Did you know that India's Jews come from four distinct groups and can trace their roots there back to ancient times? As in all Jewish communities around the world, Indian Jews translated their culinary tastes and the laws of kashrut to embrace the foods of the region. Here's a recipe that's perfect for Shavuot and all year 'round.
My craving for a hearty rice pudding led to this gorgeous dish. Rice puddings are a very common snack and dessert in Indian communities. My mum would cook us Indian rice pudding regularly with spices and toasted nuts. Southern Indian rice pudding, also known as payasam, is similar in ways to the kheer Indian rice pudding. Traditional payasam is made with rice and is a tad milky in consistency. There is a variety of ways to cook this dish and local communities also make a delicious version with broken or cracked wheat.
I have eaten ‘Thengai paal Payasam’ at weddings and pujas in the past. Coconut rice pudding is full of flavor, decadent, and almost always makes me go for second helpings. Topped with fried pistachios, cashew nuts, and puffy raisins; this pudding is a mouthful of gorgeousness. My favourite are the raisins, so asking mum to add extra raisins was the done thing. I have used jaggery to cook the payasam, which lends a lovely sweetness but also gives it that caramel color. Palm sugar or unrefined brown sugar would be a perfect alternative.
To prepare the pudding
- In a wide, heavy-bottom saucepan add the rice, full fat milk, coconut milk over medium heat and bring to a boil. Stir frequently.
- Reduce to a simmer and add the jaggery and cardamom powder.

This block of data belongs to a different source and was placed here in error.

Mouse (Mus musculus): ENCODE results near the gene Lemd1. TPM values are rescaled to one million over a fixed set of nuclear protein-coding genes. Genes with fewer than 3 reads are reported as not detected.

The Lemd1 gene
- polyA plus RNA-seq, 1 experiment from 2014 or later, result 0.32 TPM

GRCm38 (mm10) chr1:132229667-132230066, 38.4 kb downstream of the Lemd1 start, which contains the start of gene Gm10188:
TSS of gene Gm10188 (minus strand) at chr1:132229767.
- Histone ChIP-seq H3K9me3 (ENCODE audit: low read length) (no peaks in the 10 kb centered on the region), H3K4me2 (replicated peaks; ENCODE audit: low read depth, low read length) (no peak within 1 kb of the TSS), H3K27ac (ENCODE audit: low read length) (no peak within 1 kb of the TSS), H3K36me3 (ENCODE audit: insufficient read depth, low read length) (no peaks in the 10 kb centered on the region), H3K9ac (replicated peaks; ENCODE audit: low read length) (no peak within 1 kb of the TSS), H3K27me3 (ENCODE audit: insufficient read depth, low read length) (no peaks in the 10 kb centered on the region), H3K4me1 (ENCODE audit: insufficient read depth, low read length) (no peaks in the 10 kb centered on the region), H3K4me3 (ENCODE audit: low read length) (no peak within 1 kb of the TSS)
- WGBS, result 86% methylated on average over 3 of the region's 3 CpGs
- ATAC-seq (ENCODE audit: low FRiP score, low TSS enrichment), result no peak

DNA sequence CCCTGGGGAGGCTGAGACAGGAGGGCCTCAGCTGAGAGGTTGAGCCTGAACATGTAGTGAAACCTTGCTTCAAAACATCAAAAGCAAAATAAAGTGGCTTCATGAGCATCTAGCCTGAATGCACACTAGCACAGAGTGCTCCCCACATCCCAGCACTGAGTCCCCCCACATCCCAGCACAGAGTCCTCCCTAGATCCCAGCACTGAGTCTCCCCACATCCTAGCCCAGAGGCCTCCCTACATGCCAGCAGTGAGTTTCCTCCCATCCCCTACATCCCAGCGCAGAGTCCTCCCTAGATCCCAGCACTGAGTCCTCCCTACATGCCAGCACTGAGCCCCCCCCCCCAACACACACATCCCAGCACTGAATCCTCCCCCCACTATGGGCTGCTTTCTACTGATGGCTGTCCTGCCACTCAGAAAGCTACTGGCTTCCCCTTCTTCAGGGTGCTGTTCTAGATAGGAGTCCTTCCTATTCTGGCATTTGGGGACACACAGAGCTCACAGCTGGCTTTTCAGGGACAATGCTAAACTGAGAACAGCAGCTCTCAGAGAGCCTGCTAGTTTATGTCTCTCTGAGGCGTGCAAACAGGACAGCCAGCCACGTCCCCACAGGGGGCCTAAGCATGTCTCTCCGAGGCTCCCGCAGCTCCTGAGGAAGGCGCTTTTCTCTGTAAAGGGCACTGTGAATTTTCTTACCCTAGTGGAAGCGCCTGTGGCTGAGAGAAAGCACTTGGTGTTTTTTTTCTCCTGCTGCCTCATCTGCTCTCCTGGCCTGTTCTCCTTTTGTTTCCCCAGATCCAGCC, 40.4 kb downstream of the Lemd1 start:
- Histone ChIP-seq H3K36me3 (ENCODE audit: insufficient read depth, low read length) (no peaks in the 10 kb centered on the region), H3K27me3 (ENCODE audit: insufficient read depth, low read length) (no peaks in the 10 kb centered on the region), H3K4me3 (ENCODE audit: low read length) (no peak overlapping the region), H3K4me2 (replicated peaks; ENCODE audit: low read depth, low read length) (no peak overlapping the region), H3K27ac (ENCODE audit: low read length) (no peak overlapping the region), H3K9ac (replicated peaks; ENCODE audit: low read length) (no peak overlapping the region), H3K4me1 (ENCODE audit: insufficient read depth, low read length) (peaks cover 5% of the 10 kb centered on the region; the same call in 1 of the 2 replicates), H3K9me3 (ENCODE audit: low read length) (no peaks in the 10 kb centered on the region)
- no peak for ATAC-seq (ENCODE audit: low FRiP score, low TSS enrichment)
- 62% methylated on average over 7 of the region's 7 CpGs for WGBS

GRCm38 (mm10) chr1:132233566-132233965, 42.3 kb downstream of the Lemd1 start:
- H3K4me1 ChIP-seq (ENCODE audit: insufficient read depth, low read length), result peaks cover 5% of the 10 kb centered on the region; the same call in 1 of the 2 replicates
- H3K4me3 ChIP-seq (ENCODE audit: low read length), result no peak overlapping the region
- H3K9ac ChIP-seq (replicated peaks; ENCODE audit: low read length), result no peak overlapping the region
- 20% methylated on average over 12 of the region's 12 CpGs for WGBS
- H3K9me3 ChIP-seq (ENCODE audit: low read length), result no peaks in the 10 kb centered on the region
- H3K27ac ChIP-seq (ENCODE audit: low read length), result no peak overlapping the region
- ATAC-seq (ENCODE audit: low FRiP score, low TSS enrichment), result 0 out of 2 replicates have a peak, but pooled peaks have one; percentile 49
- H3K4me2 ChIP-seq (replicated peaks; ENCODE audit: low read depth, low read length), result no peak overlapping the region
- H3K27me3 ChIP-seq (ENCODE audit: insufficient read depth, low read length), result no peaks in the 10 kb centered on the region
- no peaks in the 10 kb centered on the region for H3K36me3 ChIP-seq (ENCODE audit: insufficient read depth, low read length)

- Cook for an hour, stirring often and scraping the bottom and sides of the pan making sure it doesn’t stick. Once the rice is cooked and the pudding is a creamy consistency turn the heat off and cover with a lid. Leave to cool slightly.
To prepare the topping
- In a frying pan heat the butter and add cashew nuts and brown slightly. Add the pistachios and raisins and fry for a few seconds.
- Pour the fried nuts and butter over the payasam and serve warm.
Raised in Mumbai, Chef Maunika Gowardhan's food influences stem from traditional home cooking, and creating authentic and delicious Indian dishes full of flavour and spice. She is the author of Indian Kitchen: Secrets of Indian Home Cooking. Maunika’s career in Indian food, spanning over a decade, has stemmed from her love for authentic flavours, cooking techniques, and being able to share a fresh perspective on the cuisine. She regularly contributes to a number of publications, including the Sunday Times, Telegraph, and Jamie Magazine, and is the contributing editor for Vogue India where she shares all the latest on the global Indian food scene. Maunika has cooked curries with TV chef Jamie Oliver and Heston Blumenthal.